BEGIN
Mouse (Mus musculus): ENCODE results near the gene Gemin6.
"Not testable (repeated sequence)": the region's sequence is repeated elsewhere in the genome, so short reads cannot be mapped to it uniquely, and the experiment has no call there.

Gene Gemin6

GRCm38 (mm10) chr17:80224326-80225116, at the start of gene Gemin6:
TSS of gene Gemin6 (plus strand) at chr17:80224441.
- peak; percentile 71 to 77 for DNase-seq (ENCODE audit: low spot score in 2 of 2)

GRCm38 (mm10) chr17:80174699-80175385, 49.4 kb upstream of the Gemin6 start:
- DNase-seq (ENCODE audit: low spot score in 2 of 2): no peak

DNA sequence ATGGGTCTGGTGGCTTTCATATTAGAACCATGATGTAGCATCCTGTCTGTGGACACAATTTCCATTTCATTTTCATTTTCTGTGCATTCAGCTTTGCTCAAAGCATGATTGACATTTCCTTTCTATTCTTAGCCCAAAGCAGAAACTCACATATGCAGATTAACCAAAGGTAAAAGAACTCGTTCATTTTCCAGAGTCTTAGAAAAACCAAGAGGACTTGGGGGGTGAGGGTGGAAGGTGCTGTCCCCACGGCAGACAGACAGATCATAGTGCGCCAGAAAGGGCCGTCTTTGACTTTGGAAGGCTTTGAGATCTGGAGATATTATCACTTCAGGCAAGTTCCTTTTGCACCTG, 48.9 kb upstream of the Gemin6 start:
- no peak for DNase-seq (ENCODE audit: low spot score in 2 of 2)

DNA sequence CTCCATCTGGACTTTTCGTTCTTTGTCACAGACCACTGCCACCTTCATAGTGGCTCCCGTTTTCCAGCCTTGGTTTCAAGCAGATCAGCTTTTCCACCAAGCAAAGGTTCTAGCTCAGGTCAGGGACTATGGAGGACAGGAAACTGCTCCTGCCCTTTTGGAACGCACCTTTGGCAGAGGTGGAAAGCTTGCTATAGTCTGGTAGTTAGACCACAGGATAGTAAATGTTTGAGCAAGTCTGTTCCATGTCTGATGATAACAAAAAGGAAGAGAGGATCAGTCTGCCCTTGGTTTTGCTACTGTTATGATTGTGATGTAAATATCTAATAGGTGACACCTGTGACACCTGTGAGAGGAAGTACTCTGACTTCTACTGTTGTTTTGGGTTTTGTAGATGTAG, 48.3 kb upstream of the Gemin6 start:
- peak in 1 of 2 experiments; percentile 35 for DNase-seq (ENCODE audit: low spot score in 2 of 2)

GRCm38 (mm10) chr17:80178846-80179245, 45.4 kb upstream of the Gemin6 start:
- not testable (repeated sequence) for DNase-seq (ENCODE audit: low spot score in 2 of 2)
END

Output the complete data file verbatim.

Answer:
Mouse (Mus musculus): ENCODE results near the gene Gemin6.
"Not testable (repeated sequence)": the region's sequence is repeated elsewhere in the genome, so short reads cannot be mapped to it uniquely, and the experiment has no call there.

Gene Gemin6

GRCm38 (mm10) chr17:80224326-80225116, at the start of gene Gemin6:
TSS of gene Gemin6 (plus strand) at chr17:80224441.
- peak; percentile 71 to 77 for DNase-seq (ENCODE audit: low spot score in 2 of 2)

GRCm38 (mm10) chr17:80174699-80175385, 49.4 kb upstream of the Gemin6 start:
- DNase-seq (ENCODE audit: low spot score in 2 of 2): no peak

DNA sequence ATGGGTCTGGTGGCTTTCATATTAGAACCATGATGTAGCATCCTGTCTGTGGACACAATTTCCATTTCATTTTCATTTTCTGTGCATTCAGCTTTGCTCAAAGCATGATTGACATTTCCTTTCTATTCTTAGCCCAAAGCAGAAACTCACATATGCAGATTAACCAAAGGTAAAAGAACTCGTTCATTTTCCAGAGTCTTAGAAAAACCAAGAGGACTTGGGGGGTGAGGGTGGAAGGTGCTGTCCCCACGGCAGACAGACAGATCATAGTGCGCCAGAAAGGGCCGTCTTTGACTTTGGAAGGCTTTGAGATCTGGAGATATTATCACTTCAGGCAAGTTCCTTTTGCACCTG, 48.9 kb upstream of the Gemin6 start:
- no peak for DNase-seq (ENCODE audit: low spot score in 2 of 2)

DNA sequence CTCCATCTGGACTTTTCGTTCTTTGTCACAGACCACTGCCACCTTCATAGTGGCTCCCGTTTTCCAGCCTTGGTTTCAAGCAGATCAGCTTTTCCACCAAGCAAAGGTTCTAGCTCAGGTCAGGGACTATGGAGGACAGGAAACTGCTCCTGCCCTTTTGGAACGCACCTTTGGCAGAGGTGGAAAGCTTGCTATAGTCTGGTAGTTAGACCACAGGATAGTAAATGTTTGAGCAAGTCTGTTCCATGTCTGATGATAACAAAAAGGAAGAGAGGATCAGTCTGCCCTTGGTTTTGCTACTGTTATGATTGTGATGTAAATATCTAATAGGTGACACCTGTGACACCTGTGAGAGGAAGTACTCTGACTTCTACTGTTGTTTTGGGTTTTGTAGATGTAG, 48.3 kb upstream of the Gemin6 start:
- peak in 1 of 2 experiments; percentile 35 for DNase-seq (ENCODE audit: low spot score in 2 of 2)

GRCm38 (mm10) chr17:80178846-80179245, 45.4 kb upstream of the Gemin6 start:
- not testable (repeated sequence) for DNase-seq (ENCODE audit: low spot score in 2 of 2)